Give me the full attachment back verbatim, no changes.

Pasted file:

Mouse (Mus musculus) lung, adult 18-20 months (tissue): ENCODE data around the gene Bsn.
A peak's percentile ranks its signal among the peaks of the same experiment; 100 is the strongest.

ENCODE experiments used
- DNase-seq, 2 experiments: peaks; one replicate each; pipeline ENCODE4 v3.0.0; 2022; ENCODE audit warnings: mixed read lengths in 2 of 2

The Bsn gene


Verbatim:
Mouse (Mus musculus) lung, adult 18-20 months (tissue): ENCODE data around the gene Bsn.
A peak's percentile ranks its signal among the peaks of the same experiment; 100 is the strongest.

ENCODE experiments used
- DNase-seq, 2 experiments: peaks; one replicate each; pipeline ENCODE4 v3.0.0; 2022; ENCODE audit warnings: mixed read lengths in 2 of 2

The Bsn gene